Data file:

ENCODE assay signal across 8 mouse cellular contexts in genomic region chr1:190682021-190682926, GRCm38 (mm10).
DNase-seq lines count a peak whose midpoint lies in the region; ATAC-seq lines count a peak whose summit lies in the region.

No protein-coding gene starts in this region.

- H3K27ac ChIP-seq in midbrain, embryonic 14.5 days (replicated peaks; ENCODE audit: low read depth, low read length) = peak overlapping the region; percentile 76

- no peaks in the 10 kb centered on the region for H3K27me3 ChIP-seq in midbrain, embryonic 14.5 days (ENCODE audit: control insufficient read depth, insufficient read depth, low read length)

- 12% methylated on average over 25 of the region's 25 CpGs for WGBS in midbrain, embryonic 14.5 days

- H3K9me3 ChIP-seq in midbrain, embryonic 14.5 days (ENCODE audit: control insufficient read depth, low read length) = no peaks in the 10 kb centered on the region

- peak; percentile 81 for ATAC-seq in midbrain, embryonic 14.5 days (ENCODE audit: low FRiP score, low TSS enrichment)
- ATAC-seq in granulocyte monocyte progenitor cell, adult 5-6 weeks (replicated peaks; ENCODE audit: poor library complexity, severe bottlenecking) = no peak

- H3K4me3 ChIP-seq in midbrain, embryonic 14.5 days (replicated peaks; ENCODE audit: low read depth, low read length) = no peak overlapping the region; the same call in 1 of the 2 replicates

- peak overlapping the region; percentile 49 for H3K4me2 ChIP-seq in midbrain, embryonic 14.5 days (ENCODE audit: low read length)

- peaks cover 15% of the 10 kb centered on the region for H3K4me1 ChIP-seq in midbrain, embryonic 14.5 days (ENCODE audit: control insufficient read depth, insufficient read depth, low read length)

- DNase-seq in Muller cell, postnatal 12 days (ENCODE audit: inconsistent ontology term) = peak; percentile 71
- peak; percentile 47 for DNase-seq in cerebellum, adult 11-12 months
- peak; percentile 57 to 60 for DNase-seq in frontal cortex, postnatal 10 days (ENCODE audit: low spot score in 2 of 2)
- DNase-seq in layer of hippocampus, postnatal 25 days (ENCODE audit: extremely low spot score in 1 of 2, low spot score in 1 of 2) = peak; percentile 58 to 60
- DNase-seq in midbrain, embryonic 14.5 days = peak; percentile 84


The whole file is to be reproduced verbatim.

ENCODE assay signal across 8 mouse cellular contexts in genomic region chr1:190682021-190682926, GRCm38 (mm10).
DNase-seq lines count a peak whose midpoint lies in the region; ATAC-seq lines count a peak whose summit lies in the region.

No protein-coding gene starts in this region.

- H3K27ac ChIP-seq in midbrain, embryonic 14.5 days (replicated peaks; ENCODE audit: low read depth, low read length) = peak overlapping the region; percentile 76

- no peaks in the 10 kb centered on the region for H3K27me3 ChIP-seq in midbrain, embryonic 14.5 days (ENCODE audit: control insufficient read depth, insufficient read depth, low read length)

- 12% methylated on average over 25 of the region's 25 CpGs for WGBS in midbrain, embryonic 14.5 days

- H3K9me3 ChIP-seq in midbrain, embryonic 14.5 days (ENCODE audit: control insufficient read depth, low read length) = no peaks in the 10 kb centered on the region

- peak; percentile 81 for ATAC-seq in midbrain, embryonic 14.5 days (ENCODE audit: low FRiP score, low TSS enrichment)
- ATAC-seq in granulocyte monocyte progenitor cell, adult 5-6 weeks (replicated peaks; ENCODE audit: poor library complexity, severe bottlenecking) = no peak

- H3K4me3 ChIP-seq in midbrain, embryonic 14.5 days (replicated peaks; ENCODE audit: low read depth, low read length) = no peak overlapping the region; the same call in 1 of the 2 replicates

- peak overlapping the region; percentile 49 for H3K4me2 ChIP-seq in midbrain, embryonic 14.5 days (ENCODE audit: low read length)

- peaks cover 15% of the 10 kb centered on the region for H3K4me1 ChIP-seq in midbrain, embryonic 14.5 days (ENCODE audit: control insufficient read depth, insufficient read depth, low read length)

- DNase-seq in Muller cell, postnatal 12 days (ENCODE audit: inconsistent ontology term) = peak; percentile 71
- peak; percentile 47 for DNase-seq in cerebellum, adult 11-12 months
- peak; percentile 57 to 60 for DNase-seq in frontal cortex, postnatal 10 days (ENCODE audit: low spot score in 2 of 2)
- DNase-seq in layer of hippocampus, postnatal 25 days (ENCODE audit: extremely low spot score in 1 of 2, low spot score in 1 of 2) = peak; percentile 58 to 60
- DNase-seq in midbrain, embryonic 14.5 days = peak; percentile 84